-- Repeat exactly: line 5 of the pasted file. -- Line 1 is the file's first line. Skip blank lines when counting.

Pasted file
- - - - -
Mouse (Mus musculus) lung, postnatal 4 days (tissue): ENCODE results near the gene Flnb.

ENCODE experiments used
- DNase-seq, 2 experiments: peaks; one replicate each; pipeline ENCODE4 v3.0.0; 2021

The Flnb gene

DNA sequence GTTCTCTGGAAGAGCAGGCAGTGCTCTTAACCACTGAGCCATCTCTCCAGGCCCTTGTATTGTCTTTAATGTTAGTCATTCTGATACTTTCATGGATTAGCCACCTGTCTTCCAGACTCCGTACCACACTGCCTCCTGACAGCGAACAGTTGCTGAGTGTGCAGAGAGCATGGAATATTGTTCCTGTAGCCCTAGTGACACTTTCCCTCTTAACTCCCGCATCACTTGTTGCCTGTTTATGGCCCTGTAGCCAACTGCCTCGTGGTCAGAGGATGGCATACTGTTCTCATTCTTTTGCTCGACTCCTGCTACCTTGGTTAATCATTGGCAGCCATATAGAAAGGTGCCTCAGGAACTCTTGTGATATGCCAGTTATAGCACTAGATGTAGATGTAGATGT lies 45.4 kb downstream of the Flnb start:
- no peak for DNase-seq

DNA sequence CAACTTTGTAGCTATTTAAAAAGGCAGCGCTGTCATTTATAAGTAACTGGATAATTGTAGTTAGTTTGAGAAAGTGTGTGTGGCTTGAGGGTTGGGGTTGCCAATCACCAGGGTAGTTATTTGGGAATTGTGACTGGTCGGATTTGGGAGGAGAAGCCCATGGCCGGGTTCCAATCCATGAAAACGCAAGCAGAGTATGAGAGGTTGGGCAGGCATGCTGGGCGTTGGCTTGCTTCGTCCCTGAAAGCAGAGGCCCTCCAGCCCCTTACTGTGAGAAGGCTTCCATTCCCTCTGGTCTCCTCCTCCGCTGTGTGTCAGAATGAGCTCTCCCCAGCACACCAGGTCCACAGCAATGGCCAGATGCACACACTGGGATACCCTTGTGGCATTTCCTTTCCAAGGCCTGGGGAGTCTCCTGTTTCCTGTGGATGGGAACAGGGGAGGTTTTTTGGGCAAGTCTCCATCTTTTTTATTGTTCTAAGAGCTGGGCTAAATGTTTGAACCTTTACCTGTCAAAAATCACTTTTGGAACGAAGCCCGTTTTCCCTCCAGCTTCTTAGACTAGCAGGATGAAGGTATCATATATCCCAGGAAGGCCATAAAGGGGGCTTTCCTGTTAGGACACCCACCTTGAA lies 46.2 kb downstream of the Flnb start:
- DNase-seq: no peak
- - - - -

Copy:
DNA sequence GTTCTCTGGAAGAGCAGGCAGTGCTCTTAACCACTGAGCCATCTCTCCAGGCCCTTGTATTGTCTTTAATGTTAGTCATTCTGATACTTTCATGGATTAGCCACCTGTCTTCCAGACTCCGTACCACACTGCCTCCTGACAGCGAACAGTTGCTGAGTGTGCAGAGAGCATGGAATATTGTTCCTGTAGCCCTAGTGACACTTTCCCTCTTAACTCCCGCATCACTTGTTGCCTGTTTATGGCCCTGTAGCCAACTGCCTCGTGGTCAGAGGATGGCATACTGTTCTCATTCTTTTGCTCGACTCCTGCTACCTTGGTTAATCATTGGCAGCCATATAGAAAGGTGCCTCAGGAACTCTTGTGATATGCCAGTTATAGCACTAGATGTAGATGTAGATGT lies 45.4 kb downstream of the Flnb start: